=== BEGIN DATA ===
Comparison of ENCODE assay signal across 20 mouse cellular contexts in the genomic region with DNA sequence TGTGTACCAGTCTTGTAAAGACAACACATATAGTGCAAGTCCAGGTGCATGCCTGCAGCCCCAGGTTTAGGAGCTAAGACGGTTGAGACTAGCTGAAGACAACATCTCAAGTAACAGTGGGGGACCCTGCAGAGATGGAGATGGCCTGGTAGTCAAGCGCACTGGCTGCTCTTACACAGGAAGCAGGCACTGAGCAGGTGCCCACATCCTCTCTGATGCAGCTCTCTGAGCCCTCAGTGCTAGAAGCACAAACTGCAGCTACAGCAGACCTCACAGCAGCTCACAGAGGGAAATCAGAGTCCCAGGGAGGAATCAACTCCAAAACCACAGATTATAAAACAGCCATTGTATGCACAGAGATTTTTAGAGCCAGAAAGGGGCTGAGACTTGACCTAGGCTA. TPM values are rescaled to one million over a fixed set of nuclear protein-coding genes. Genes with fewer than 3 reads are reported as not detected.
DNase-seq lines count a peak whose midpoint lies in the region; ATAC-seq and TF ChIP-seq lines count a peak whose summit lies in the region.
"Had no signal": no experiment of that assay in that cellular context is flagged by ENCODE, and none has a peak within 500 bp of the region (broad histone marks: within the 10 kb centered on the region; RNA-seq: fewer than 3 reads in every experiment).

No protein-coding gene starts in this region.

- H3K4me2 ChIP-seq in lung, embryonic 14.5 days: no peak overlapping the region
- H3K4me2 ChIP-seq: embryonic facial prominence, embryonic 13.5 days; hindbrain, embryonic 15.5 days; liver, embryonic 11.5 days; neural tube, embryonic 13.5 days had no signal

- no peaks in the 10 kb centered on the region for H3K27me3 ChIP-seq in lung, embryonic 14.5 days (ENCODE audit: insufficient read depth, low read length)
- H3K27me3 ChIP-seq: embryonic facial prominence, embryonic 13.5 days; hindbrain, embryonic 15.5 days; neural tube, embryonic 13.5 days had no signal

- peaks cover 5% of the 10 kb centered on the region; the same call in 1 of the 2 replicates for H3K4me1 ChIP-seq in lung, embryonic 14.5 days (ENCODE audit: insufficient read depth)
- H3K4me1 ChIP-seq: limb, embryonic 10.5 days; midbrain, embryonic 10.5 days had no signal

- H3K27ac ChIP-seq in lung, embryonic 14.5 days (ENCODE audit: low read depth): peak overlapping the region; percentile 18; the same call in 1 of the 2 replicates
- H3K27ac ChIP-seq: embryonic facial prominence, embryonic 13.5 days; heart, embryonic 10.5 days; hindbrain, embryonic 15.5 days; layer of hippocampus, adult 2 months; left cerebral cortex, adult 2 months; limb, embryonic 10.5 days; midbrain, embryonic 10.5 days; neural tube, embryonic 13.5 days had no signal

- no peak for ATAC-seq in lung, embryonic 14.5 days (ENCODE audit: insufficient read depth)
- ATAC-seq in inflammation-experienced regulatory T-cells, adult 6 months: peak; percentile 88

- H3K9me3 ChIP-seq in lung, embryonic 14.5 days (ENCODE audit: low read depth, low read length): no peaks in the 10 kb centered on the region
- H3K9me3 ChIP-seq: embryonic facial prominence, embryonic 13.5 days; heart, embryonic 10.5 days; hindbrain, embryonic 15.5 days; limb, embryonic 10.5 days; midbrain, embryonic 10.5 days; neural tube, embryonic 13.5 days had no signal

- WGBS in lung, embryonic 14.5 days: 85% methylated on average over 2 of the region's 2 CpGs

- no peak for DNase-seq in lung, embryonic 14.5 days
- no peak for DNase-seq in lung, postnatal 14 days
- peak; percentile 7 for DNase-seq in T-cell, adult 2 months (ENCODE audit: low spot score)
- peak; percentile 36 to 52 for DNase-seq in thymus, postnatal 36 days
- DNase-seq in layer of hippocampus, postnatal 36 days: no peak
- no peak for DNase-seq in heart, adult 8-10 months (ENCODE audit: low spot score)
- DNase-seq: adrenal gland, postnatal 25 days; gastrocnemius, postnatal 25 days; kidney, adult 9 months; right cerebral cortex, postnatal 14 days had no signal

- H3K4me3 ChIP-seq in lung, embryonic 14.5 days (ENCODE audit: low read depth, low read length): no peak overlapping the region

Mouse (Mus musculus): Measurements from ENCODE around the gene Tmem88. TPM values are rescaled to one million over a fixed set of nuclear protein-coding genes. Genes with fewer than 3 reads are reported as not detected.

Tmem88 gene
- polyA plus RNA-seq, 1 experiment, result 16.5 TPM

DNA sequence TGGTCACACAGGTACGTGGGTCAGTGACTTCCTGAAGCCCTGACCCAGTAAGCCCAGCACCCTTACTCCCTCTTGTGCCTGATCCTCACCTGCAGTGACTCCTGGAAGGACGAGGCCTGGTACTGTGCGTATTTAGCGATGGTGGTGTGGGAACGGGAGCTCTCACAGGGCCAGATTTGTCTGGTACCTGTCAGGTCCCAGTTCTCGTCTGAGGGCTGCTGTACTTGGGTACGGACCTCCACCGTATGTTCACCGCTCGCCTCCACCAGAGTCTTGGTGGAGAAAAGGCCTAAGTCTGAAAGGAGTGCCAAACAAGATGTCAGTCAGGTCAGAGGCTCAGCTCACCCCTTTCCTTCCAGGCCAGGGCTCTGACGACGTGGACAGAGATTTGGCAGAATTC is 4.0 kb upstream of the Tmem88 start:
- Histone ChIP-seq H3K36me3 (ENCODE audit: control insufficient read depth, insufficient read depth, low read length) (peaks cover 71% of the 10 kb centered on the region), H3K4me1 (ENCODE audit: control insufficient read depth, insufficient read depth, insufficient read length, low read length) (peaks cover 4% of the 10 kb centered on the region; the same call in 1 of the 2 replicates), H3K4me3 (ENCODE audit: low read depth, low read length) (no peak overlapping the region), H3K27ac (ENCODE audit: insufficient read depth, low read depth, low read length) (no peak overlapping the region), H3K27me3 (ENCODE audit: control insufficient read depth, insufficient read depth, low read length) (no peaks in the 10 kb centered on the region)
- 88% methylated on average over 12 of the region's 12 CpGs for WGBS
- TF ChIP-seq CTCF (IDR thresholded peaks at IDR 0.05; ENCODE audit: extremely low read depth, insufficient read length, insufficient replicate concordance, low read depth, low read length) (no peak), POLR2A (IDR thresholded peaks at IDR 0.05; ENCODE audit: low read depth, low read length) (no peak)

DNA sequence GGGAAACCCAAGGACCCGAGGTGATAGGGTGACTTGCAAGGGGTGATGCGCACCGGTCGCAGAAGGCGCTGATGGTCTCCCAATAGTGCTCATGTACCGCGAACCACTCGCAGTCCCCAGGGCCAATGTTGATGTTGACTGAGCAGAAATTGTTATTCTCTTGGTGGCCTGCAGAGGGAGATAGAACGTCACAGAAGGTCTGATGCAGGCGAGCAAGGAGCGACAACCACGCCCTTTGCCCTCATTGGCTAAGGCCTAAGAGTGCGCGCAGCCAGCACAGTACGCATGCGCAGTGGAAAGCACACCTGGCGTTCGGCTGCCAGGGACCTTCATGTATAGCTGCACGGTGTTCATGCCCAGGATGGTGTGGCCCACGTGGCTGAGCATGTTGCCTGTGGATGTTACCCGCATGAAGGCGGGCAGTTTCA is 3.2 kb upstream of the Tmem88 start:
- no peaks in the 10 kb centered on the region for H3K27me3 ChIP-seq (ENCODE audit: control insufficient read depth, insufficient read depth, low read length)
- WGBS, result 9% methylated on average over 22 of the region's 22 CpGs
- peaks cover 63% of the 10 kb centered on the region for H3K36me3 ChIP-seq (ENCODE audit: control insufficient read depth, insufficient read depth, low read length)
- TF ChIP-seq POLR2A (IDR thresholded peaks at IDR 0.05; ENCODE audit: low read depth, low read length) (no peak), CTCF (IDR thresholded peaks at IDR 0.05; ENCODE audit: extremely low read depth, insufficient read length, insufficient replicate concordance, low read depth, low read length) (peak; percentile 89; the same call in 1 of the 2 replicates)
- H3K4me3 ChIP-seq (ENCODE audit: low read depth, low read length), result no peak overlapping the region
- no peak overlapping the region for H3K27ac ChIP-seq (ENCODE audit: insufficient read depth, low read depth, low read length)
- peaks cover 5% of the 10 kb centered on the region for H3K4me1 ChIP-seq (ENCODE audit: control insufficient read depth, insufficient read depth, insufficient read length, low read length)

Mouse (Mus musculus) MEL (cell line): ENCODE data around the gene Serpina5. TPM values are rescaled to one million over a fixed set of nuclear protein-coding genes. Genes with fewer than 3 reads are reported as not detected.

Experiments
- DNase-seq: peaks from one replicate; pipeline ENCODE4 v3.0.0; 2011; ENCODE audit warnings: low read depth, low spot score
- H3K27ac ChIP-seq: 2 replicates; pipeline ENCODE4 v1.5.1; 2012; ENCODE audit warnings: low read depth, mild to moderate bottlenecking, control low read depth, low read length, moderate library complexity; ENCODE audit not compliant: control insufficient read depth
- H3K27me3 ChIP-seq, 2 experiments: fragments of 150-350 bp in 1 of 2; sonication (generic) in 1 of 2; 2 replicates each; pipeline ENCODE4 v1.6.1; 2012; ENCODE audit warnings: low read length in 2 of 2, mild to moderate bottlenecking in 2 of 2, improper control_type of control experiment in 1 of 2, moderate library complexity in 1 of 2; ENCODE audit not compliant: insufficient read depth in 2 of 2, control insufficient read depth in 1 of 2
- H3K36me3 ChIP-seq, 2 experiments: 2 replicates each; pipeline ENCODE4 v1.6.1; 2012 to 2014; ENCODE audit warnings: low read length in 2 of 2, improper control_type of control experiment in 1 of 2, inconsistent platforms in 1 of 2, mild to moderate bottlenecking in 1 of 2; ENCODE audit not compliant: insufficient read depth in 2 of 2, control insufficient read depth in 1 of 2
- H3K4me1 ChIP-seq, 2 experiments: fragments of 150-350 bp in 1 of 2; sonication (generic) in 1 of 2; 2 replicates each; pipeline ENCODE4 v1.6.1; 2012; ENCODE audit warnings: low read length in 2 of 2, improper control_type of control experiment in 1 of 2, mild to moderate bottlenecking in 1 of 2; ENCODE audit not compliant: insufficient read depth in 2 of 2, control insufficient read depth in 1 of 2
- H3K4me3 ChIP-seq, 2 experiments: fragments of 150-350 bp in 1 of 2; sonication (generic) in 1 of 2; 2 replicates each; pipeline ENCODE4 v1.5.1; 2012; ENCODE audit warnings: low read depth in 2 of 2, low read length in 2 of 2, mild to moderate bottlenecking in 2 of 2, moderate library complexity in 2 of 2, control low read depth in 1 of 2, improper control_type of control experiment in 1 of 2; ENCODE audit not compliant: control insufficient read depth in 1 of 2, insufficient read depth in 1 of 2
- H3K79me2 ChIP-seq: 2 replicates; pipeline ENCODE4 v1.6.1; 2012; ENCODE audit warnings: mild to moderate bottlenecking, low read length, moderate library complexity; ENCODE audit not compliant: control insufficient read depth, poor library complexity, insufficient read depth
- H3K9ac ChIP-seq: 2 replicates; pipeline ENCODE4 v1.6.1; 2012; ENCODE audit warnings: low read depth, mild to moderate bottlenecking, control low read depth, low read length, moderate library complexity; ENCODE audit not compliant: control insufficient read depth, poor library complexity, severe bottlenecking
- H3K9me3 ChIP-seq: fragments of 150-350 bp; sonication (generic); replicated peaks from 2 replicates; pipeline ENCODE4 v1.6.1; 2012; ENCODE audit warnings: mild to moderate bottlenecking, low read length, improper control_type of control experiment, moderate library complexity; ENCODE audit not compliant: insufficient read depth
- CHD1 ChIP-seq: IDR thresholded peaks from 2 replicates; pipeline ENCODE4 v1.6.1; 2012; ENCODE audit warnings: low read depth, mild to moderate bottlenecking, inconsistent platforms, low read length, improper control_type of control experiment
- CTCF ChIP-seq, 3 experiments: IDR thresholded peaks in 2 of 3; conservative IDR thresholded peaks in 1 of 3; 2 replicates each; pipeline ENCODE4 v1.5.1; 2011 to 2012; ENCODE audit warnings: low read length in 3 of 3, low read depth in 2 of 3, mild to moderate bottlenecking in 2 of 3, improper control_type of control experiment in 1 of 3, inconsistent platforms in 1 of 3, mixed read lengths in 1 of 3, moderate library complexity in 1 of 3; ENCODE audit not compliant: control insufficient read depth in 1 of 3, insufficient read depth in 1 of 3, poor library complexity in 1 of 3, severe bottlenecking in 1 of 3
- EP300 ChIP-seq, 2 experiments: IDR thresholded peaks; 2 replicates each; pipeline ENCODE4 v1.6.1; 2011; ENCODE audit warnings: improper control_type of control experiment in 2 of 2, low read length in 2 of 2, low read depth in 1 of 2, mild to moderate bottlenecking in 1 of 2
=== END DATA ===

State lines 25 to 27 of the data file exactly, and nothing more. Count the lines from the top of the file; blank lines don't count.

- H3K4me3 ChIP-seq in lung, embryonic 14.5 days (ENCODE audit: low read depth, low read length): no peak overlapping the region

Mouse (Mus musculus): Measurements from ENCODE around the gene Tmem88. TPM values are rescaled to one million over a fixed set of nuclear protein-coding genes. Genes with fewer than 3 reads are reported as not detected.

Tmem88 gene